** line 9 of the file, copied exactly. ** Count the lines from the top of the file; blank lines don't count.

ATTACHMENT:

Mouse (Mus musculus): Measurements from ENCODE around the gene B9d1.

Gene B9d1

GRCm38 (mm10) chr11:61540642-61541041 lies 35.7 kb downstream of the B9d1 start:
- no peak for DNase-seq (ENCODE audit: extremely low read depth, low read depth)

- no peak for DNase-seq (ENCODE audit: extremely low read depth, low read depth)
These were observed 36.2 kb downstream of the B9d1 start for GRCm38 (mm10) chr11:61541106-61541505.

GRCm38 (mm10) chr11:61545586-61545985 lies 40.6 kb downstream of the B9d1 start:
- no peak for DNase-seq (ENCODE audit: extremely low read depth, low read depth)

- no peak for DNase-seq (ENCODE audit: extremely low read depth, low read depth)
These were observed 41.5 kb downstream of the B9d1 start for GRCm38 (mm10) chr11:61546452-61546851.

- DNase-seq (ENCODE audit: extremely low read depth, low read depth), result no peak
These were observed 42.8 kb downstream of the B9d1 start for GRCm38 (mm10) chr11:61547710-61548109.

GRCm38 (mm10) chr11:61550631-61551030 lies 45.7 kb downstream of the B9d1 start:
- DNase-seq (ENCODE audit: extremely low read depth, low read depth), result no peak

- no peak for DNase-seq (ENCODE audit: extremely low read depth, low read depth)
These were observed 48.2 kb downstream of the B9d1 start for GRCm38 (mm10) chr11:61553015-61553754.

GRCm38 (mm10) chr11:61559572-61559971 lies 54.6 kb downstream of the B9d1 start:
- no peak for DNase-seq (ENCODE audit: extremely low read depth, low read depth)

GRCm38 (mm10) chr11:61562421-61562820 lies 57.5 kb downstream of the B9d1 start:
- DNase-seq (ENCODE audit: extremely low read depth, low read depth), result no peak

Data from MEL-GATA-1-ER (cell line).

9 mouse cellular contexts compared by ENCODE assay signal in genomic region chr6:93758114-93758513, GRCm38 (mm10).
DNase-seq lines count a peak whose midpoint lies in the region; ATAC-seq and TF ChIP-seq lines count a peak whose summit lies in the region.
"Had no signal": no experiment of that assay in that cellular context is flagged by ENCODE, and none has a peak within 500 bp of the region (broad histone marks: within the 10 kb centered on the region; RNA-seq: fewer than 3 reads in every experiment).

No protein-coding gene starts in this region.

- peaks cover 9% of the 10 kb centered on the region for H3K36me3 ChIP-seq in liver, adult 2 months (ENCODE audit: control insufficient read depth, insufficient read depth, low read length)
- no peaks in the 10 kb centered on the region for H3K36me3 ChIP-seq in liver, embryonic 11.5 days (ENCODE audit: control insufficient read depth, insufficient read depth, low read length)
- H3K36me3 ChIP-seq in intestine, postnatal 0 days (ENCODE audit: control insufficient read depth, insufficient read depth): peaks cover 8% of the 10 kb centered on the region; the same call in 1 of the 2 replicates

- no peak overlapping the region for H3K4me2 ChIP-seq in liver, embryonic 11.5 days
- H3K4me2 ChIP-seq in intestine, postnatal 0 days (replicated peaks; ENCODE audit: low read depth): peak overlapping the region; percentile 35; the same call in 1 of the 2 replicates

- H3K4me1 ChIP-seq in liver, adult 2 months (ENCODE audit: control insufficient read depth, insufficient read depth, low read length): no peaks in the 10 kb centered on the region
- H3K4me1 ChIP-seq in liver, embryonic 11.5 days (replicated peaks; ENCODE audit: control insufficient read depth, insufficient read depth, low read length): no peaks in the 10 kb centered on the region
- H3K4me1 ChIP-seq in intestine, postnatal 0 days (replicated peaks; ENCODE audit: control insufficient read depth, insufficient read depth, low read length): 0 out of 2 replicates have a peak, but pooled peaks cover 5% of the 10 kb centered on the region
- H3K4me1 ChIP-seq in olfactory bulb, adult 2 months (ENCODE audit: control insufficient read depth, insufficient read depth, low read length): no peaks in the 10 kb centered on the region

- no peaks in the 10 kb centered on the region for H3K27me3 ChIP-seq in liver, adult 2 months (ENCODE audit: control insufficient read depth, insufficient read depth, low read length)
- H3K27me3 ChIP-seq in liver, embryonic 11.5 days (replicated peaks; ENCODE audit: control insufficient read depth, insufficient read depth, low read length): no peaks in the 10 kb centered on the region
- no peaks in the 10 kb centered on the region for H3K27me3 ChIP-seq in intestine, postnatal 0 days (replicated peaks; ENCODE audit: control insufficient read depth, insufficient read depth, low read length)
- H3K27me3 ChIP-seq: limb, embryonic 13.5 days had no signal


- no peak for DNase-seq (ENCODE audit: extremely low read depth, low read depth)